Fuel poverty doesn’t just strike the elderly

Fuel poverty is normally associated with older people but it is affecting a broader spectrum of households than people think and is being made worse by rising energy bills, finds […]

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By Taryn Nixon

Fuel poverty is normally associated with older people but it is affecting a broader spectrum of households than people think and is being made worse by rising energy bills, finds a thinktank.

The ‘Warmer Homes’ report produced by Policy Exchange attempts to crack the myth that people who cannot afford to heat their home to a comfortable level are pensioners or jobless.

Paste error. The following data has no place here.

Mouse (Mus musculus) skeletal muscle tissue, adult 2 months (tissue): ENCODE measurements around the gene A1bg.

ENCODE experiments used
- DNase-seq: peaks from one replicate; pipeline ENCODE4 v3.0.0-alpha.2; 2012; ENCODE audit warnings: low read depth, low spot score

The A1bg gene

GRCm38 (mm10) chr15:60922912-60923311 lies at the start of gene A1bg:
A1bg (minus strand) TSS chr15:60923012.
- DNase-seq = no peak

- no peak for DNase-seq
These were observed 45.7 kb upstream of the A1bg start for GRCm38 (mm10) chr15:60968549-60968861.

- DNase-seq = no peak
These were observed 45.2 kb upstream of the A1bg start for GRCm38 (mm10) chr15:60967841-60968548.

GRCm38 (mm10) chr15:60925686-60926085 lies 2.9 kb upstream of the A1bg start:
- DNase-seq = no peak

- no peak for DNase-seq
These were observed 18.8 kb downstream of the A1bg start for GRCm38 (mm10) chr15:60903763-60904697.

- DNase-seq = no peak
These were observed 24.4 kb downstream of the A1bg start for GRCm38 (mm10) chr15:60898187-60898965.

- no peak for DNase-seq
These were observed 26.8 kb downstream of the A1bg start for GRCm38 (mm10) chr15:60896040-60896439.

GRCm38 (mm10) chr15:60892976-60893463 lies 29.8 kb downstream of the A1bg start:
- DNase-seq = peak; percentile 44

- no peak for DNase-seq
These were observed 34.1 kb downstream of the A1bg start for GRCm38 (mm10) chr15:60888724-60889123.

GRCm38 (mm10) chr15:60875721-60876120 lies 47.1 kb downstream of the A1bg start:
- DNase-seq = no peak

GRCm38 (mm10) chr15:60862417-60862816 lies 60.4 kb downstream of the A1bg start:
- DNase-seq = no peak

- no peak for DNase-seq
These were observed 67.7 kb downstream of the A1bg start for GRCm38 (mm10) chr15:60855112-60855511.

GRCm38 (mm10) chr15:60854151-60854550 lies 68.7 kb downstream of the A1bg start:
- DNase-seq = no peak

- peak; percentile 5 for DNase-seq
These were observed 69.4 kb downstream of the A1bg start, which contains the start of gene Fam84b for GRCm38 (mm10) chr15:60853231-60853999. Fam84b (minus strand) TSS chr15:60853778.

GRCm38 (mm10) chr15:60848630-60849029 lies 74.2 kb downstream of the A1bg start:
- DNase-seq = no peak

It points out more than half of homes classed as fuel poor, or 1.1 million households, are in work.

The problem has been made worse by rising bills, it says, with consumer gas prices increased by 128% over the period 2003 to 2013.

The thinktank picks out flaws with the fuel poverty strategy, claiming there is a funding gap of £700m for the plan to move all fuel poor homes in England to a ‘Band C’ energy efficiency rating by 2030.

It claims this is estimated to cost £1.2 billion a year but the government is spending £490 million yearly, less than half of what is required.